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jcy123 Jan 14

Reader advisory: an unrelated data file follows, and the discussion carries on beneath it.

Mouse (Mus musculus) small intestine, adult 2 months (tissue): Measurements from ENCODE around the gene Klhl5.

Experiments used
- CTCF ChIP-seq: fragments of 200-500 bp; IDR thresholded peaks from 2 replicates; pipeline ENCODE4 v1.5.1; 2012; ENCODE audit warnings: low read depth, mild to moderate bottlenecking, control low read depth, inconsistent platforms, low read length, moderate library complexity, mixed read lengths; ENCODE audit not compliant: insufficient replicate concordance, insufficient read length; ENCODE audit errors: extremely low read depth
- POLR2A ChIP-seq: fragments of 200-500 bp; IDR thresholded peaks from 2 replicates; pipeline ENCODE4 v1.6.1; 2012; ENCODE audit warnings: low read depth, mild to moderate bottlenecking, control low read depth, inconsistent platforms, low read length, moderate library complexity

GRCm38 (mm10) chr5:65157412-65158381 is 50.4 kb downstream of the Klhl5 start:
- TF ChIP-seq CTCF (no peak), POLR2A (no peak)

Fantasy football leagues arent won during the first few rounds of your draft. Mike Person Super Bowl Jersey . Much to our chagrin, guys underwhelm and/or go down with injuries. For this reason, its important to become familiar not only with superstars but also with role players and emerging youngsters who could find themselves on the fantasy radar during the 2016 season.Last year, the likes of John Brown, Kamar Aiken, Ted Ginn Jr., Donte Moncrief, Rishard Matthews, Stefon Diggs, Willie Snead, James Jones and Tyler Lockett entered the season third or lower on their respective teams depth chart. It didnt take long for each to land in the fantasy spotlight, though.With that in mind, I have ranked the current No. 3 wide receivers for each NFL team in terms of expected 2016 fantasy production -- not strictly on skill. As youll see in the explanations, scheme, playing-time security and supporting cast are among the other variables in play.Some of these players are worth your attention on draft day, while others are names to scoop up in dynasty leagues or to file away for later.1. Michael Floyd, Arizona CardinalsWhy Floyd and not Brown? Floyd averaged 42.6 snaps per game last season, compared to 52.2 for Brown. Of course, even if we flip-flop the two, Brown would be ranked first in this list. Arizona was in the middle of the pack in three-wide sets but had a fourth wide receiver on the field on 23 percent of pass plays last year, which was second-highest in the league. Put another way, Cardinals coaches found reps for J.J. Nelson without impacting the snap counts of Brown, Floyd and Larry Fitzgerald. Arizonas pass-first, high-scoring offense can support three receivers, which supplies Floyd with WR2 upside.2. Michael Thomas, New Orleans SaintsThomas may eventually move past Snead in terms of target priority, but hell start out third in line at the position. A rookie, Thomas?is ticketed for Marques Colstons big slot role, which should generate plenty of volume, and his 6-foot-3 frame is sure to lead to a lot of work near the goal line. Theres been some speculation that Brandon Coleman could push for this job, but thats hard to believe after he quickly lost his job to Snead last season. On the negative side for Thomas, New Orleans has ranked no higher than 19th in the league in three-wide sets when passing over the past five years. Still, the presence of Drew Brees and a fairly clear path to targets put Thomas squarely in the flex discussion.3. Phillip Dorsett, Indianapolis ColtsAndre Johnson is no longer in the picture, which locks Dorsett in as the clubs No. 3 receiver behind T.Y. Hilton and Moncrief. Having relied heavily on Coby Fleener and Dwayne Allen, the Colts havent used a ton of three-wide sets during the Andrew Luck era, but they were in the upper half of the league last season and Fleener is now out of the mix. Common sense (not to mention the insight of Colts analyst Mike Wells) suggests Dorsett -- a 2015 first-round pick -- will be on the field over tight ends Jack Doyle or Erik Swoope when the team is passing. Considering the Colts pass-heavy, high-scoring attack, its not inconceivable that Dorsett will flirt with WR3 numbers as the teams third option in the passing game.4. Kamar Aiken, Baltimore RavensThe Ravens wide receiver depth chart is a bit tricky to sort out. Steve Smith Sr. will return as Joe Flaccos top target, but after that, newcomer Mike Wallace, 2015 breakout player Aiken and 2015 first-round pick Breshad Perriman?are battling for snaps. Baltimore had its third wide receiver on the field for 62 percent of its pass plays last year, which ranked 27th. The added receiver depth might seem to suggest that number will rise in 2016, but thats not necessarily going to be the case after the Ravens added tight end Benjamin Watson to a unit that also includes Maxx Williams, Crockett Gillmore and Dennis Pitta. Aikens playing time is a question mark, but he could very well lead this team in targets. Hes worth targeting in the mid-to-late stages of your draft.5. Jaelen Strong, Houston TexansStrong is generating a lot of offseason hype, and its very possible that hell end up second on the depth chart in Houston. Im still giving a slight edge to Will Fuller, who was selected in the first round of Aprils draft and is coming off the board earlier than Strong in summer fantasy drafts. Strong, a third-round selection in 2015, will compete with Fuller, Cecil Shorts III and Braxton Miller for reps. Although Houston relies heavily on its defense and running game, the offense ranked 11th?in three-wide sets and was one of only three teams with a fourth receiver on the field more than 10 percent of the time when passing last year. Strong is an intriguing post-hype sleeper, but hes still a raw 22-year-old with an unproven quarterback in Brock Osweiler. Strong has enough breakout potential to warrant a late-round flier.6. Sammie Coates, Pittsburgh SteelersMartavis Bryants season-long suspension leaves Coates positioned to work as the Steelers No. 3 receiver this season. The 2015 third-round pick will compete with Darrius Heyward-Bey and slot man Eli Rogers for the gig, and could eventually push past Markus Wheaton?into the starting lineup. During offensive coordinator?Todd Haleys four seasons with the Steelers, only six teams have had a third receiver on the field more often when passing (74 percent). So, even while working behind Wheaton and Antonio Brown, Coates shouldnt have much trouble seeing the field. The size/speed freak is well worth a midround flier.7. Dorial Green-Beckham, Tennessee TitansThe Titans depth chart also has many question marks. Green-Beckham had (and still sort of has) the look of a 2016 breakout player, but hes already fallen behind fifth-round rookie Tajae Sharpe. Meanwhile, Matthews is locked in as the starting flanker and Kendall Wright is the slot. Even worse for Green-Beckham, the Titans had a third receiver on the field on 39 percent of their pass plays last season, which was lowest in the league. A clear commitment to the run in 2016 suggests a move to more three-wide sets is unlikely. Green-Beckham will be one of the most intriguing players to watch over the next month or so, as his fantasy ceiling is massive.8. Davante Adams, Green Bay PackersHe entered 2015, his second season, with Jordy Nelson out for the year with a torn ACL, and thus was positioned well for a breakout. It didnt happen. Adams struggled with both injury and ineffectiveness and is no longer assured of an every-down role. Of course, at least at this point in the offseason, Adams remains the favorite over Ty Montgomery, Jeff Janis and Jared Abbrederis for the No. 3 gig. This is important, because Green Bay has had its third wide receiver on the field when passing more than any other team in the league each of the past three seasons. That includes a whopping 94 percent of the time in 2015. Adams is a post-hype sleeper because of his situation, but its also possible that he wont even make the 53-man roster.9. Tyler Boyd, Cincinnati BengalsMarvin Jones and Mohamed Sanu are out of the picture in Cincinnati, which all but locks Brandon LaFell and Boyd into significant roles in their first season with the club. Boyd is only 21 years old and, at least in 2016, is more likely to operate as something like an offensive weapon than a conventional wide receiver. The Bengals have ranked in the lower half of the league in three-wide sets when passing each of the past three seasons. The rookies ceiling doesnt figure to be very high out of the gate.10. Chris Conley, Kansas City ChiefsConley is a bit of a forgotten man these days, but Kansas City actually increased Jeremy Maclins slot work down the stretch last season in order to get Conley on the perimeter. The 2015 third-round pick stands 6-foot-3 and sports 4.35 wheels. Conley is more likely to overtake Albert Wilson than he is to lose reps to newcomers Rod Streater, Demarcus Robinson and Tyreek Hill. The bad news is that the Chiefs rarely have a third receiver on the field when passing. Since Andy Reid took over in 2013, they rank 27th?in the category (62 percent). Alex Smiths conservative play limits Conleys ceiling, but hes a Maclin injury away from jumping into the WR3 conversation.11. Ted Ginn Jr., Carolina PanthersGinn caught 10 touchdowns last season, but he enters 2016 in a fight with the likes of Corey Brown and Damiere Byrd for the role as the teams speed/deep threat. Ginn played 43 snaps per game last season, but that figure is sure to drop with Kelvin Benjamin back to full health and second-year receiver?Devin Funchess primed for a bigger role. Even more damning for Ginn is Carolinas offensive personnel usage. The team had a third receiver on the field just under half the time when passing last year. They ranked 31st?in the category. A boom/bust producer facing a smaller workload, Ginn will be more useful in DFS tournaments than in season-long leagues.12. Jamison Crowder, Washington RedskinsI badly wanted to include rookie Josh Doctson here, but its impossible to label him as anything more than an elite handcuff at the position. DeSean Jackson is the starting split end, Pierre Garcon is the flanker and Crowder is the slot. If any of the three go down with an injury or arent carrying their weight, Doctsons role will increase, but hes more likely to make a splash in the second half or in 2017, when contract-year players Jackson and Garcon could be out of the mix. As for Crowder, Washington uses a lot of three-wide sets when passing, ranking fourth in the category last season (82 percent). Snap count wont be an issue (at least early on), but as we saw last year, hes well behind Jackson, Garcon and Jordan Reed on the target totem pole. Take a flier in deep PPR leagues.13. Anquan Boldin, Detroit LionsOver the past few years, the Lions have relied very little on their third and fourth receivers. The reason for this was massive target shares for Calvin Johnson and the running back position. Despite that fact, Detroit had a third receiver on the field for 82 percent of its pass plays last year, which ranked sixth in the league. In fact, the Lions have ranked no lower than 11th?in the category over the past three years. Johnson, of course, retired, and Marvin Jones and Boldin were signed to work in three-wide sets along with Golden Tate. Boldin turns 36 this year and is expected to be fifth in the pecking order for targets. This is a high-volume pass offense, but Boldin offers little fantasy upside.14. Rueben Randle, Philadelphia EaglesSome have projected that Randle will move past Nelson Agholor in Philadelphia, but (A) Randles four years of underwhelming play suggests that wont happen, and (B) at least for now, Agholor has a leg up for the job. Randle, meanwhile, will also need to fend off the likes of Josh Huff and Chris Givens for snaps in an offense that may not rely heavily on three-wide sets. As noted earlier, the Chiefs have rarely used their third receiver when passing during Reids three years as coach. New Eagles coach Doug Pederson was Reids offensive coordinator during that span. Randle is barely worth considering in the late rounds.15. Victor Cruz, New York GiantsCruzs status remains a bit of a mystery after he missed 10 games in 2014 (torn patella tendon) and the entire 2015 season (calf). The 29-year-old is, at a minimum, behind Odell Beckham Jr. and rookie Sterling Shepard on the depth chart, but if healthy, he has little competition for reps in an offense that almost always has a third receiver on the field when passing. The Giants ranked second in the category during both of Ben McAdoos seasons as offensive coordinator. McAdoo, of course, is now the teams head coach. If Cruzs status were clearer, hed certainly be higher on this list, but its likely weve already seen his best play.16. Jermaine Kearse, Seattle SeahawksDoug Baldwin is Russell Wilsons new go-to target, and Lockett has taken control of the No. 2 gig in Seattle. That leaves the recently resigned Kearse as the clear-cut third receiver. Paul Richardson is a name to watch, but the 2014 second-rounder has barely seen the field due to injury. Considering the Seahawks are able to run so often, it may surprise you to know that they actually ranked ninth in three-wide sets when passing last year. Thats good news for Kearses prospects in the snap department, but hes still unlikely to see consistent targets in Seattles low-volume, spread-it-around attack.17. Justin Hardy, Atlanta FalconsHardy is a popular deep sleeper this season. The 2015 fourth-round pick is in position for a significant role in an Atlanta offense devoid of much receiving talent past Julio Jones and Devonta Freeman. In fact, Hardy very well could overtake Sanu with a strong start this season. Past that, Hardys primary competition for snaps will come from?Aldrick Robinson, Devin Fuller and return specialist Eric Weems. Of course, the Atlanta offense doesnt rely much on its wide receiver depth. The Falcons ranked 21st?in three-wide sets when passing last season (67 percent) and prioritized tight end over wideout in Aprils draft (third-round pick Austin Hooper). Hardy is a name to file away but is barely worth draft-day consideration.18. Kenny Stills, Miami DolphinsNew coach Adam Gase has had a lot of success as the offensive coordinator in Denver and Chicago over the past three years. Hell look to bring some of that to Miami this season, which would benefit top receivers Jarvis Landry and DeVante Parker, and also Stills and rookie Leonte Carroo. Speaking of Carroo, though Stills gets veteran deference here, it wont be long until the third-rounder is pushing hard for Stills job. Gase has made heavy use of three-wide sets thus far in his coaching career; his offenses have ranked fourth, fifth and 10th?in the category. Expect that trend to continue after the Carroo addition. Stills is buried here because he could easily lose this gig, but if either Stills or Carroo nails down this job, he should be boosted into the top 10 of these rankings.19. Seth Roberts, Oakland RaidersRoberts surprisingly won the Raiders No. 3 gig last year and kept a stranglehold on it throughout the season, despite mostly pedestrian production. His competition for 2016 snaps isnt much better, with Andre Holmes and rookies Max McCaffrey and Johnny Holton in the discussion. Although Oakland makes good use of fullbacks Marcel Reece and Jamize Olawale, as well as tight ends Lee Smith, Clive Walford and Mychal Rivera, the teams wide receivers stay busy. The Raiders ranked 14th?in three-wide and seventh in four-wide sets when throwing last season. Roberts will enter the flex discussion in the event of an injury to Amari Cooper or Michael Crabtree, but has little weekly value otherwise.20. Rashad Greene, Jacksonville JaguarsAllen Robinson and Allen Hurns have a stranglehold on starting gigs, which leaves Greene as the favorite over Marqise Lee for the No. 3 job. Greene is the teams projected slot receiver, but if he stumbles, its worth noting that the team isnt afraid to move Hurns inside and use Lee on the perimeter. The Jaguars ranked 26th?in three-wide sets when passing last season, and that doesnt figure to change much with Julius Thomas and Marcedes Lewis both healthy. Greene is a hold in deep PPR leagues, but nothing more.21. Tyrell Williams, San Diego ChargersThis spot wouldve been filled by Stevie Johnson, but his 2016 season is in doubt after he suffered a torn meniscus in July. Johnsons injury locks in field-stretcher and Malcom Floyd-replacement Travis Benjamin in as the teams No. 2 receiver. Meanwhile, Williams will compete with the likes of Dontrelle Inman and Javontee Herndon for the clubs No. 3 receiver gig. Williams is an intriguing size/speed specimen. The 2015 undrafted free agent stands 6-foot-4, weighs 205 pounds and sports 4.4 wheels. As for San Diegos personnel usage, after having a third receiver on the field on 86 percent of pass plays in 2014 (third-highest), the mark dipped to 69 percent (17th) in 2015. Yes, Ladarius Green is gone, but Hunter Henry was added in the second round of Aprils draft. Williams is an intriguing prospect in a good offense, which makes him a name worth monitoring.22. Devin Smith, New York JetsSmith is dealing with a knee injury and might start 2016 on the PUP list. When healthy, however, hes a name to keep an eye on. The Jets easily led the NFL in four-wide-receiver sets last season (51 percent), and Brandon Marshall and Eric Decker both finished as top-10 fantasy receivers. Once Smith returns, he will play a lot regardless, but hes a Marshall or Decker injury away from receiving a huge target boost. A 2015 second-rounder, Smith?is a post-hype sleeper worth monitoring.23. Dezmin Lewis, Buffalo BillsThe Bills were expected to address the wide receiver position this offseason, but fifth-round pick Kolby Listenbee was their most notable addition. A healthy Sammy Watkins and Robert Woods are the starters, which places Lewis, a seventh-round pick in 2015, in a competition with Listenbee, Leonard Hankerson and Greg Salas for the No. 3 job. Lewis stands 6-foot-4 and has generated a lot of hype during offseason workouts. Likely because the Bills lacked depth at the position, the Bills ranked 29th?in three-plus wide receiver sets when passing last season (57 percent). Buffalos weak receiver unit has Lewis in the sleeper discussion, but at this point in the offseason, its also possible he wont even make the team.24. Adam Humphries, Tampa Bay BuccaneersA lot of offseason hype was directed at second-year receiver?Kenny Bell, but coach Dirk Koetter recently named Humphries the teams No. 3 receiver. The slot man is currently positioned to work behind Mike Evans and Vincent Jackson?but will need to fend off Bell, Louis Murphy, Russell Shepard, Donteea Dye and Evan Spencer. Koetter joined the Tampa Bay organization as the teams offensive coordinator last year, and the Bucs ranked 19th?in three-plus wide receiver sets (69 percent). The Buccaneers offense is a candidate for a leap forward in Jameis Winstons second-season, but Humphries will need a strong preseason in order to qualify for late-round consideration in PPR leagues.25. Cole Beasley, Dallas CowboysThere were few organizations with less talent at the wide receiver position than Dallas last season, but the team did almost nothing to address the position during the offseason. That leaves Dez Bryant and Terrance Williams as the starters and Beasley in the slot. Dallas has ranked in the lower half of the league in three-plus wide receiver sets each of the past three seasons. Beasley has four career top-20 weekly finishes on his resume and has never finished a season better than 56th?in fantasy points at the position. Hes worth a look only in deep PPR formats.26. Rashard Higgins, Cleveland BrownsHiggins was the last of four wide receivers selected by Cleveland in Aprils draft (and that doesnt include TE/WR tweener Seth Devalve). Higgins is running ahead of fellow rookies Ricardo Louis and Jordan Payton, however, and is the favorite for early-season No. 3 duties behind Corey Coleman and slot man Andrew Hawkins. Of course, once Josh Gordon returns from suspension, Higgins will struggle to see the field. New Browns coach Hue Jackson operated as Cincinnatis offensive coordinator the past two years. The Bengals ranked right in the middle of the league in three-wise sets when passing during that span. Jackson ran the Raiders offense in 2010 and 11, and the team ranked below average in the category both seasons. Clevelands inevitable 2016 struggles will mean a lot of garbage-time opportunity for its receivers, but scoring opportunity simply wont be there for Higgins & Co.27. Cody Latimer, Denver BroncosLatimer was far from the Broncos No. 3 receiver last season, often ceding snaps to the likes of Andre Caldwell, Jordan Norwood and Bennie Fowler. Caldwell is gone, leaving Latimer to compete with the latter two for snaps. To date, Latimer has been a bust, but the 2014 second-round pick is only 23 years old as he enters his third professional season. He is 6-foot-2 and 215 pounds and entered the league with great hands and 4.39 wheels. On the other hand, coach Gary Kubiaks offense is unlikely to breed many snaps for the clubs reserve receivers. During the past nine seasons, Kubiak has been the head coach in Houston (2006-13), the offensive coordinator in Baltimore (2014) and the head coach in Denver (2015). In terms of three-plus wide sets when passing, his offenses have ranked 22nd, 27th, 22nd, 36th, 32nd, 31st, 29th, 31st?and 13th, respectively. The latter was last season in Denver but was more indicative of the teams adjustments to Peyton Manning than of Kubiaks philosophy. Expect Denver to lean on run-heavy sets this season, which is bad news for Latimer.28. Danny Amendola, New England PatriotsThis might seem awfully low for the No. 3 receiver on the high-scoring Patriots, but this is far from a conventional offense. Over the past six seasons, only San Francisco (41 percent) has had its third wide receiver on the field when passing less often than New England (52 percent). If anything, the Patriots figure to use more two tight end sets after trading for Martellus Bennett during the offseason. Even worse for Amendola, with Chris Hogan in the mix, Amendola is no longer assured of a big role in the event of a Julian Edelman injury. The likes of Malcolm Mitchell, Keshawn Martin, Aaron Dobson and Nate Washington will push Amendola for snaps.29. Eddie Royal, Chicago BearsDespite handling 50 snaps per game during the nine games he played last season, Royal was limited to 238 yards and one score on 37 receptions. Now, Alshon Jeffery and Kevin White are back to full health, which leaves Royal without an every-down role. Hes unlikely to face any real competition from the likes of Marquess Wilson and Deonte Thompson, but Royal will be limited to slot duties in a run-heavy offense. The Bears did rank 10th?in three-wide sets last season, but that could change with Gase out and Dowell Loggains in at offensive coordinator. Royal is safe to ignore on draft day.30. Quinton Patton, San Francisco 49ersAnquan Boldin is gone, but early indications are that Bruce Ellington -- not Patton -- will jump into the starting lineup opposite Torrey Smith. That leaves Patton to compete with Eric Rogers, Jerome Simpson, Aaron Burbridge and DeAndre Smelter?not only for the No. 3 job but also for a roster spot. Additionally, Ellington is the projected slot receiver in Chip Kellys offense, which was a role that allowed Jordan Matthews to pace Eagles wide receivers in fantasy points over the past two seasons. On the plus side, during the Kelly era in Philadelphia, only the Packers, Giants and Dolphins (hello, Green Bay coaching tree) had a third receiver on the field more often when passing.? Even if Patton ends up playing significant snaps, San Franciscos shaky quarterback situation leaves him without much upside.31. Pharoh Cooper, Los Angeles RamsA case could probably be made that Brian Quick is the Rams No. 3 receiver behind Tavon Austin and Kenny Britt. However, like Austin and Britt, Quick is primarily a perimeter receiver. Last season, he spent a lot of time on the bench, which allowed Bradley Marquez and Wes Welker to handle slot duties. The Rams selected Cooper in the fourth round of Aprils draft, and he immediately becomes the favorite for the slot gig. The Rams ranked 23rd?(67 percent) in three-wide sets last season, and that number doesnt figure to move much in the teams run-heavy offense. Cooper is nothing more than a sleeper in deep PPR leagues.32. Jarius Wright, Minnesota VikingsWright signed a long-term extension with Minnesota, but with Diggs and Laquon Treadwell in the picture, Wright is far from a serious threat to crack the